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A sad sea turtle story

snorkeler with sea turtle
April 12, 2022

While working as a divemaster on a private charter in March, Capt Glenn and I tried to save a beautiful green sea turtle that had been struck badly by a boat early in the day.

It was a Saturday afternoon and we were out at Davis Ledge (near Molasses Reef) with our Baltimore Snowbirds. We’d just descended for our first dive of the day when Glenn noticed a large turtle near the surface. He grabbed his mask, snorkel and fins and hopped in to say hi.

I saw him from below and started the Gopro rolling to capture another magic moment like the one that has been viewed over 41,000 times on our Facebook page*.

But this time was different. 

Glenn started signalling that the turtle had been injured and I surfaced to see what I could do to help.

Sharp gashes along the turtle’s side looked life-threatening and we made the decision to do everything we could to get her some help.

A US Coast Guard vessel from nearby Station Islamorada was alongside us in a matter of minutes. They transferred the injured animal to shore where an ambulance from the Turtle Hospital in Marathon was waiting.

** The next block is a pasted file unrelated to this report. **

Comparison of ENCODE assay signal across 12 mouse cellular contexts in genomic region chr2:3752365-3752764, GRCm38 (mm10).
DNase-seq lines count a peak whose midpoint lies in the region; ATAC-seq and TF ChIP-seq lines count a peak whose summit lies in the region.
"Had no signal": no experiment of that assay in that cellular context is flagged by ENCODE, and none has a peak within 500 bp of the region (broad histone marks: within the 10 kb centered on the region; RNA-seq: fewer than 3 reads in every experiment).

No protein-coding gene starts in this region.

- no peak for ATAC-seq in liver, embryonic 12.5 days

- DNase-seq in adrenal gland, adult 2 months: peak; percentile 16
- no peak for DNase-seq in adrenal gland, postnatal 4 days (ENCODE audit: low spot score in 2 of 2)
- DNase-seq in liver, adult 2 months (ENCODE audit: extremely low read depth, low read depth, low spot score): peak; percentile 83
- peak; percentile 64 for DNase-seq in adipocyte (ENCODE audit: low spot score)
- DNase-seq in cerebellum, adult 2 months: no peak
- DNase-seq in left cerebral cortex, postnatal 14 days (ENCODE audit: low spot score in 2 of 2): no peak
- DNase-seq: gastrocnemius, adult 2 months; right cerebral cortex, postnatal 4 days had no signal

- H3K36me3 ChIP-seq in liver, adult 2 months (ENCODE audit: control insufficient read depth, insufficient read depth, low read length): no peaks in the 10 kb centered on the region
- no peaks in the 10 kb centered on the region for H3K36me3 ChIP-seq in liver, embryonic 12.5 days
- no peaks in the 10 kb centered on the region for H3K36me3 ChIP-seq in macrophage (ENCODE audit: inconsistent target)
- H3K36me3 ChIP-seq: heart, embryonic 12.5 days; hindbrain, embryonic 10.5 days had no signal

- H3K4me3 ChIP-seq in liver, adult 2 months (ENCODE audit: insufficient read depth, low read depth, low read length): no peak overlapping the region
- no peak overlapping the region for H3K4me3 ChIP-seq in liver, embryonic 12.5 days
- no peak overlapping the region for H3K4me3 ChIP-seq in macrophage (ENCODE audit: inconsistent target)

Coast Guard transferring turtle between boats

Everyone did everything we could to save her but the strike was so bad the it had severed her internal organs.

When I called the Turtle Hospital later in the day, they told me she’d been a healthy adult female sea turtle. They also said they see more fatal boat strikes this time of year as mama turtles head toward shore to nest. Which made me even more sad (if that could be possible) that she didn’t make it.

Losing this healthy sea turtle is a loss for all of us.

Sea turtles are critical to the biodiversity of the ocean. They are a major contributor to a healthy coral reef ecosystem. But population numbers are decreasing and boat strikes account for 20% of sea turtle deaths. 

Injured sea turtle on board a boat

Whether you live by the ocean or not, you can protect the sea turtles by

  • reducing marine debris
  • participating in coastal clean ups
  • reducing plastic use
  • refraining from releasing balloons

All of these can entangle turtles and be eaten by turtles at the surface.

This experience reminded me why I chose to move here to the Florida Keys.

I did it so that I could be on the water and underwater because for me it’s the most peaceful place to be, it’s where I feel at home, and it’s where I can contribute to reducing my environmental impact and bring awareness to others about the importance of our oceans and what lives in the ocean.

In honor of Buddha (yes I named her!) I am going to vow to do better at being or having a designated marine life spotter on the boat moving forward. 

Something to think about- in Hindu mythology, it is believed that of the sea turtle disappears, the world will end. Perhaps we all need to vow to do something a little better.

Stephanie S.
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